Three Quarters of All Royalties Generated by UK Artists on Spotify in 2023 Came From Listeners Outside of the UK

In March, Spotify updated its annual Loud & Clear Music Economics Report, confirming that as of early 2024, Spotify’s all-time payouts to rightsholders in the music industry exceeded $48 billion. These rightsholders include record labels, publishers, independent distributors, performance rights organizations, and collecting societies. The music streaming service also revealed that it paid out more than $9 billion to the music industry in 2023, in what it called “the highest annual payment to the music industry from any single retailer”. According to Spotify, that $9 billion annual payout figure for 2023 “has nearly tripled over the past six years” since 2017. This month, Spotify also released streaming royalty data for several individual streaming markets in Europe, including the UK, Sweden, Denmark, and Italy. Spotify reports that the amount of money generated by UK artists on its platform in 2023 (across recorded music and publishing) exceeded £750 million ($932.83m according to the average annual exchange rate published by the IRS). The company says that this figure has “more than doubled compared to 2017″. It hasn’t reported what it paid out in 2022 for us to make a YoY comparison. Spotify breaks down the numbers for the UK further and reports that more than 40% of all royalties generated by UK artists on Spotify in 2023 were by independent artists or labels. One of the most interesting stats of all however, is this: Spotify has confirmed that 75% of all royalties generated by UK artists on the platform in 2023 were from listeners outside of the UK.

PRS for Music Reports Record $1.4 Billion in Collections for 2023, When Membership Grew ‘More Than in Any Previous Year’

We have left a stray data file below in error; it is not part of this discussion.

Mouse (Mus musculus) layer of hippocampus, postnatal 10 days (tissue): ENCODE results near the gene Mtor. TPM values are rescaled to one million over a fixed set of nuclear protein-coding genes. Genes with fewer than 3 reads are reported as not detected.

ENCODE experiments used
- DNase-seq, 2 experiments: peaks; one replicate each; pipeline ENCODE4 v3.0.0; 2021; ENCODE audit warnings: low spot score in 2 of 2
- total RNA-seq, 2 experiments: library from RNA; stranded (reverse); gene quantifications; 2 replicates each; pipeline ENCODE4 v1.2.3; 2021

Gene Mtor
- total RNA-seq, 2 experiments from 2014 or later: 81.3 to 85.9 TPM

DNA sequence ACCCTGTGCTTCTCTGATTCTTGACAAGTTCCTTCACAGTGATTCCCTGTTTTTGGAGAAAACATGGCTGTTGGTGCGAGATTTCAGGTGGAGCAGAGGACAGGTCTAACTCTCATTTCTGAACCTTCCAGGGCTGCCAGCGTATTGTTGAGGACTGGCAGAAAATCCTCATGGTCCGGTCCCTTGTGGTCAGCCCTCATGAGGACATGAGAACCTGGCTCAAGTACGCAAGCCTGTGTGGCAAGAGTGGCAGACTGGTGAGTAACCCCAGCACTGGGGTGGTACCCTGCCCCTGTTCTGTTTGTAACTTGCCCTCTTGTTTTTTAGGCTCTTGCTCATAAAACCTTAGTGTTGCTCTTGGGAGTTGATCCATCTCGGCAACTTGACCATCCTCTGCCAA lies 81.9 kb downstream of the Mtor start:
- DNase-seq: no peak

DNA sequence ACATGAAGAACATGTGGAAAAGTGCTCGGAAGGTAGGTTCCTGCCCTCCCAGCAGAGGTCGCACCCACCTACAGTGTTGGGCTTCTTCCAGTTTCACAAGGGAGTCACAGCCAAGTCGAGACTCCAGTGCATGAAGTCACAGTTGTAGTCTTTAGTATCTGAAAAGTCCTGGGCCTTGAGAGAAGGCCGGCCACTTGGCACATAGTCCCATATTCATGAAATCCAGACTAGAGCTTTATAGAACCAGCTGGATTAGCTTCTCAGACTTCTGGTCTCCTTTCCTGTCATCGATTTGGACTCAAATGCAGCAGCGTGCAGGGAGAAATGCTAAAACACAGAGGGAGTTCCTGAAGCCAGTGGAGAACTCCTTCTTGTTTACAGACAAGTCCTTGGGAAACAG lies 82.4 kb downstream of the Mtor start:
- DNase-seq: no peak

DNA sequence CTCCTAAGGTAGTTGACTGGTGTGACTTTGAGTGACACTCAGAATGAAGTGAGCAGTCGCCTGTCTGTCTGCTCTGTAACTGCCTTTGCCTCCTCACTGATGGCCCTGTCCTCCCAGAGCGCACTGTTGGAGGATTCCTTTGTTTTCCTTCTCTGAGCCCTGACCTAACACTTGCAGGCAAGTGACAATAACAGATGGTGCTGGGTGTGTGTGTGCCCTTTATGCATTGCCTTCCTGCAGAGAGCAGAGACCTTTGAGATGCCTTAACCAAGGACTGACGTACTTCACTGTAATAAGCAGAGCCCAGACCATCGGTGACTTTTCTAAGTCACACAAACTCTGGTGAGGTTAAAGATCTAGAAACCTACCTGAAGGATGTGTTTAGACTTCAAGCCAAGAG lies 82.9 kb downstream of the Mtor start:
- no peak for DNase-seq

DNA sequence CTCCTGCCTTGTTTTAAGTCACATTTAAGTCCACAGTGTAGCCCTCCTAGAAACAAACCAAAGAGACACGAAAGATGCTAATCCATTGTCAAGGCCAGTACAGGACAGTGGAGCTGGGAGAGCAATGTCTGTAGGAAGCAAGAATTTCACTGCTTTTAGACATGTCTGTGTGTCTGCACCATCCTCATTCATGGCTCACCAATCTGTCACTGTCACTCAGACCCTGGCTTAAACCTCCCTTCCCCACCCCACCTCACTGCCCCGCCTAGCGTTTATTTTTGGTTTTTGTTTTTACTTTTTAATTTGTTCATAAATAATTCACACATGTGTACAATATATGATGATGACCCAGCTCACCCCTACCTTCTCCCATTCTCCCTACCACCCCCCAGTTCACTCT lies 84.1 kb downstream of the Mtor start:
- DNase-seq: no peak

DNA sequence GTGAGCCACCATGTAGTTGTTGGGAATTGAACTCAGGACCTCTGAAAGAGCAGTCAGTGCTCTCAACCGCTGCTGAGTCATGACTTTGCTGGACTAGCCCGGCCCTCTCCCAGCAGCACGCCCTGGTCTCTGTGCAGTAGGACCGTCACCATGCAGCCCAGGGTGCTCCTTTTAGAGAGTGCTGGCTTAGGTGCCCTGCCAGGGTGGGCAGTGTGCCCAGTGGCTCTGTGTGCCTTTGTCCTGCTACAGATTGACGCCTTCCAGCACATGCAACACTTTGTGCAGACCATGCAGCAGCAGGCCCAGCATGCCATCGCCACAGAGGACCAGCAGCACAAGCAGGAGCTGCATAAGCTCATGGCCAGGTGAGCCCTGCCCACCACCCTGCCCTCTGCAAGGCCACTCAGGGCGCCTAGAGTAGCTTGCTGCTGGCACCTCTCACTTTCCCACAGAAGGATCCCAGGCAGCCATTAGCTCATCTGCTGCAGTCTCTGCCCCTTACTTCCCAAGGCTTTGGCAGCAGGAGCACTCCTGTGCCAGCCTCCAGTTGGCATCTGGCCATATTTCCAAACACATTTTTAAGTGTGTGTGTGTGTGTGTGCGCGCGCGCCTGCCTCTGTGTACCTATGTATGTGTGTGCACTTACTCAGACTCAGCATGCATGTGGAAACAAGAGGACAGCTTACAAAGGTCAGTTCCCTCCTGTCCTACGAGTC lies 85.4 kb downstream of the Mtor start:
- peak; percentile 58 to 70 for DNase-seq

London’s PRS for Music shed light on its 2023 showing today, less than one week after ICE (which it co-founded) touted a $1.09 billion/€1 billion annual distributions milestone. Running with the newer data, PRS for Music identified $1.21 billion (£943.6 million) in songwriter, composer, and publisher payouts for 2023 – an increase of 12.8% and $137.20 million/£107.4 million from 2022. And as mentioned, collections also improved in 2023, albeit by roughly 12% year over year (YoY) to $1.38 billion/£1.08 billion. Expanding on the point, PRS for Music took the opportunity to emphasize that collections have more than doubled, with a 121% annual payout increase of $661.69 million (£518 million), across the past decade. Digging into interesting takeaways concerning the 2023 totals, PRS acknowledged an 8.5% YoY bump in online collections (encompassing streaming, video games, and video on demand) at $468.35 million (£366.5 million) – and a 23.2% YoY hike in payouts at $460.46 million (£360.3 million). Top-performing streaming tracks from member writers included Raye’s “Escapism” and Rema’s “Calm Down,” PRS relayed. Next, collections from international usages spiked 25.9% YoY to $433.56 million (£339.3 million), with payouts rising 19.35% to $362.13 million (£283.4 million) between 2022 and 2023, the Nexus program creator communicated. Europe remained the largest contributor to that category ($231.32 million/£181 million in collections, up 23% YoY), though royalties from North America rose 25% YoY to $134.13 million (£105 million). Rounding out PRS’ 2023 financials, the use of music in public establishments fueled collections of $321.60 million/£251.7 million (up 10% YoY) as payouts experienced a comparatively modest 2% YoY uptick to $240.50 million/£188.2 million.